When she isn’t sidelined by an injury, Nenita Ibe cleans 16 rooms a day at the Santa Clara hotel where she’s worked for 10 years. Since some rooms have two beds, that adds up to 25 mattresses per day, each of which needs to be lifted up on each side so that the 69-year-old Filipino immigrant can set the bedsheet properly. Luxury hotel mattresses can weigh more than 150 pounds these days. Ibe weighs a waiflike 125. The beds have taken a toll.
“Every night I wake up from pain and cannot go back to sleep for two hours,” Ibe said. “Sometimes I sleep five hours, sometimes six.”
Ibe said she suffered an injury to each shoulder due to lifting heavy mattresses, one in 2007 and another earlier this year. When she no longer had sufficient strength in her arms, she developed a way to hold the mattresses up with her knee so she could tuck the sheets in. But the shooting pains haven’t let up.
So last week Ibe headed to Sacramento to testify in favor of a bill that would force the state’s hotels to ditch their traditional flat bedsheets in favor of the fitted elastic sheets most of us use in our homes. The bill would also require hotels to supply housekeepers with long-handled tools so that they would no longer have to clean bathrooms on their hands and knees. Ibe even gave lawmakers a demonstration of her strenuous bed-making method, arguing that fitted sheets would help housekeepers avert injuries to their shoulders and backs.
The bill was sponsored by state Sen. Kevin de Leon (D-Los Angeles), whose mother was a housekeeper in California and who called this “an issue close to my heart.”
“It just seemed like a no-brainer,” said Claire Conlon, de Leon’s spokesperson. “With all the travel that people in our industry do, we sleep on these huge, comfortable mattresses, but they’re so heavy to lift.”
Last week, de Leon’s bill made it out of the state Senate's labor committee, with five Democrats supporting it and two Republicans opposed. A number of California hotel maids delivered passionate testimony asking for fitted sheets and long mops, one of them even displaying her swollen, black-and-blue knee on the floor of the chamber.
Some hotel trade groups have come out against the bill, saying the regulations are unnecessary and would be prohibitively expensive. It had the support, however, of UNITE HERE, the nation's largest hospitality labor union.
“What we see on a daily basis is women hurting their backs and ruining spinal disks,” said Leigh Shelton of UNITE HERE. “Especially with the introduction of this sort of more luxurious bedding. Go stay in a Westin and imagine these women having to lift them.”
Shelton said some of the Sacramento hotel maids she works with, most of whom are Asian and Hispanic immigrants, recently met with a group of housekeepers from Hawaii who said the hotels where they worked used fitted bedsheets. Many of the California workers had no idea there were hotels that used them.
Eleazar Dumuk, who, like Ibe, works for Hyatt and is from the Philippines, testified that she and her colleagues used to have long-handled mops -- but one day, they suddenly disappeared. “It’s probably just cheaper for the company to have my coworkers and me get on our knees,” she testified. “I came to this country not to work on my knees but to make a just, humane living.” A spokesperson for Hyatt did not respond to requests for comment.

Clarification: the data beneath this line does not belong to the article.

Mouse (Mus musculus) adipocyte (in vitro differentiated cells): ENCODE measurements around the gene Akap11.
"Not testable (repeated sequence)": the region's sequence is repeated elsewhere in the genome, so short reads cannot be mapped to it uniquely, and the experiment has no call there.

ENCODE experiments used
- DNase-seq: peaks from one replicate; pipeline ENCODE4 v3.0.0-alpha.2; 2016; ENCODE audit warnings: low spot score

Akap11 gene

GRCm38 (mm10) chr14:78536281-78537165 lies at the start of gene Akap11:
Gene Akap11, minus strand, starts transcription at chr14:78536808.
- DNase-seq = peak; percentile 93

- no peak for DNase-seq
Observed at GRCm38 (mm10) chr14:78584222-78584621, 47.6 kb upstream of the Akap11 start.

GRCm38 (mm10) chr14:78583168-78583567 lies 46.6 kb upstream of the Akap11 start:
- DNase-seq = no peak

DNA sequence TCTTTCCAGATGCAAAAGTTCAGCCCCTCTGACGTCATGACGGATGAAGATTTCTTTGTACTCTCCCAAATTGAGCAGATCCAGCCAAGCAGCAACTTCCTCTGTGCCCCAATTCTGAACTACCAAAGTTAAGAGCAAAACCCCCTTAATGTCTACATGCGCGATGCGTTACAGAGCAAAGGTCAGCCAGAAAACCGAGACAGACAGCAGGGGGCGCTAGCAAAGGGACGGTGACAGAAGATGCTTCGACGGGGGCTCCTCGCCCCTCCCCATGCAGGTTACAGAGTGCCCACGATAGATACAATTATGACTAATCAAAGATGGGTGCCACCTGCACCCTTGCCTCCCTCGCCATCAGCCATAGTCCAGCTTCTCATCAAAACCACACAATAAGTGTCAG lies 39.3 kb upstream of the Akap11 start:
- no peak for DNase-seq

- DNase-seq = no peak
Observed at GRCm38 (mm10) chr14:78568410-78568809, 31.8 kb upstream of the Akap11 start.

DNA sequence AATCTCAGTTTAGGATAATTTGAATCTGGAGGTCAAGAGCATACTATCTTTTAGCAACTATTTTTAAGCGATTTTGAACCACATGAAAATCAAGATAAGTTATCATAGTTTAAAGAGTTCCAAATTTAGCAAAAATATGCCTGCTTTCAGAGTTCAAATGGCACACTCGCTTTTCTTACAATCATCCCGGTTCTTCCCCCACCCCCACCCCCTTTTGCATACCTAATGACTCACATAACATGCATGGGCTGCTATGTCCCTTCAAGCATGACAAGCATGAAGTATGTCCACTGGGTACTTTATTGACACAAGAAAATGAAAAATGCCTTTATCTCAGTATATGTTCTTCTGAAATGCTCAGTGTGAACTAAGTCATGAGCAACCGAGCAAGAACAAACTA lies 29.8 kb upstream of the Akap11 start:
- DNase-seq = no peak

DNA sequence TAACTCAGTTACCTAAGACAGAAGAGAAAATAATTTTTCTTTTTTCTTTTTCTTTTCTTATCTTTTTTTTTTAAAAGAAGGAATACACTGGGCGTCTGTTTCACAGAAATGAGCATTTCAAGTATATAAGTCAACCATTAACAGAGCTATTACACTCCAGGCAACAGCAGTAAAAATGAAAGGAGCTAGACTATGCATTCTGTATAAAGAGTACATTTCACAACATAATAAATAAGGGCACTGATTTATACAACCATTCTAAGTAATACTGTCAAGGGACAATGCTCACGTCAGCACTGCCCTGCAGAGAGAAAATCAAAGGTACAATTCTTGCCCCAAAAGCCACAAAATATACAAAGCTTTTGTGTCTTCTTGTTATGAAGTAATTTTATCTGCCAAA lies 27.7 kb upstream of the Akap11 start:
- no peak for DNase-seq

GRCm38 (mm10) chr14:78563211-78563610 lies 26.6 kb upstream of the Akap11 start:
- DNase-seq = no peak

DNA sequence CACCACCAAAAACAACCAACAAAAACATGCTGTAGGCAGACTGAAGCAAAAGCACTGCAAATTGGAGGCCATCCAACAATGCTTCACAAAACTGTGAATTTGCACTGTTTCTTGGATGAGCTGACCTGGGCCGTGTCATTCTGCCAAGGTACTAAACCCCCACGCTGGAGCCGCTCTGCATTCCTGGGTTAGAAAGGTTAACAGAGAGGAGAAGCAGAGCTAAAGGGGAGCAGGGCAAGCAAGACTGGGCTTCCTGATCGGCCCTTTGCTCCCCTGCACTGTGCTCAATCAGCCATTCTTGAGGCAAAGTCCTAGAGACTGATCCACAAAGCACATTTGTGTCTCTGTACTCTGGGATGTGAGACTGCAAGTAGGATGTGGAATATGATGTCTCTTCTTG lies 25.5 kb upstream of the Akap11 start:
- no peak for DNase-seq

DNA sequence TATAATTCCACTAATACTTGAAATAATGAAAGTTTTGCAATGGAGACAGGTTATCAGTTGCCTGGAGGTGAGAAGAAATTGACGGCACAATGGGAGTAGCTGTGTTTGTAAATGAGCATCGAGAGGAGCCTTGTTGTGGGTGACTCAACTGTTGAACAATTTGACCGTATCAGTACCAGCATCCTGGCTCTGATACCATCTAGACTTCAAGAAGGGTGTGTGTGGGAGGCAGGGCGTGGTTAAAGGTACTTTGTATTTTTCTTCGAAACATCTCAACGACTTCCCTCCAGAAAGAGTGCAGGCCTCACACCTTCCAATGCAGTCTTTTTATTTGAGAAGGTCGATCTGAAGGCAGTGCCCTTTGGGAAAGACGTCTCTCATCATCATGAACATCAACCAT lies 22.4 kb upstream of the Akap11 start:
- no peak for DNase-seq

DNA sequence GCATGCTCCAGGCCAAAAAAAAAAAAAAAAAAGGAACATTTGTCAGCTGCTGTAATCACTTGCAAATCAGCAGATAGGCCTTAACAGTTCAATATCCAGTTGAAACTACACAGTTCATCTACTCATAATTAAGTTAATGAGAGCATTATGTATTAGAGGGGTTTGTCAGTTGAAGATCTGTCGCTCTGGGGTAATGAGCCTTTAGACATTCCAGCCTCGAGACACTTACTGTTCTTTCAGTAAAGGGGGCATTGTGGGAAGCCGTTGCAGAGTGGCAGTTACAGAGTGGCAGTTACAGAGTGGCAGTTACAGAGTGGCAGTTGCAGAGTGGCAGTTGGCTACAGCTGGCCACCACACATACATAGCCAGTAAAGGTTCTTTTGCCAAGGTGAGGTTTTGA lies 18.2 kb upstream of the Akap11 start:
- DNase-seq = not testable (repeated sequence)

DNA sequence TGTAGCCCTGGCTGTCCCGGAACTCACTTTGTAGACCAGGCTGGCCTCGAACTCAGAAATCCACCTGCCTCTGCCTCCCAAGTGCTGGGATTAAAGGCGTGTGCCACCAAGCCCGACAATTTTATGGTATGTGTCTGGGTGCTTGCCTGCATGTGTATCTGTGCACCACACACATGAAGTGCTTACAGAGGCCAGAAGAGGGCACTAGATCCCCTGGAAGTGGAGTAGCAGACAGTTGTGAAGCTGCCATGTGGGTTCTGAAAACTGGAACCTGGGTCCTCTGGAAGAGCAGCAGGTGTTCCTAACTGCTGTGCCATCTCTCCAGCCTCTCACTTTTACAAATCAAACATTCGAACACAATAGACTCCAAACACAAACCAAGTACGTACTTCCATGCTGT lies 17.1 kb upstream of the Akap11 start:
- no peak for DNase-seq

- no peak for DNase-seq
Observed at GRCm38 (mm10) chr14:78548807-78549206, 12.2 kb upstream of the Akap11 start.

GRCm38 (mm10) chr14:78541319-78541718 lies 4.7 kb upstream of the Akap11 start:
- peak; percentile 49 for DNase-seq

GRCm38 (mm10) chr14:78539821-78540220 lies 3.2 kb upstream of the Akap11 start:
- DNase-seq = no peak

Considering a fitted bedsheet can’t be pressed as tidily as a flat one, Shelton said she suspects the hoteliers' concerns are partly cosmetic – something Lynn Mohrfeld, president of the California Hotel & Lodging Association, doesn’t dispute. In the case of some hotels, “The flat sheets are incorporated into brand standards,” Mohrfeld said. Another trade association has argued that the elastic in fitted sheets tends to wear out and that the sheets themselves are difficult to stack.
Mohrfeld’s group has submitted a letter against the bill and estimates that the switch to fitted sheets would cost the industry around $15 million statewide. “I think the main issue is regulating something that doesn’t need to be regulated,” he said.
According to Mohrfeld, green initiatives at some hotel companies have already led to significant reductions in the number of times bedsheets are washed and changed. He said he believes the switch would simply divert the extra work to the hotel laundry rooms, where the bunchy fitted sheets may be more cumbersome to deal with. He also argues that flat sheets may ultimately be easier on the housekeepers, since both the top and bottom sheet can be tucked in at the same time, unlike with fitted sheets.
Some occupational health experts disagree. Robert Harrison, a doctor of occupational medicine at the University of California at San Francisco, testified that the “repetitive and forceful exertion” of bedmaking and other duties makes hotel maids more susceptible to lower-back and shoulder injuries than most workers in manufacturing jobs. Lifting the corner of some luxury hotel beds, he said, exceeds what the Centers for Disease Control and Prevention considers safe lifting.
“I think [the law] would make a great difference,” said Dr. Susan Buchanan of the University of Illinois at Chicago, whose paper on hotel-worker injuries was cited in testimony. “And, as usual, California would be first.”
Housekeepers like Ibe certainly hope the law is passed. She said she’s no longer able to fully wash her hair when she takes a bath because she can’t always get her hands up over her head, and she often shows up to work with swollen kneecaps. Fitted sheets and long tools, she said, would change her life for the better. Still, she said she testified less for her own benefit than for that of the younger housekeepers coming up behind her.
“I’m 69. I’m old," she said. "It’s not for me. It’s for the others.”
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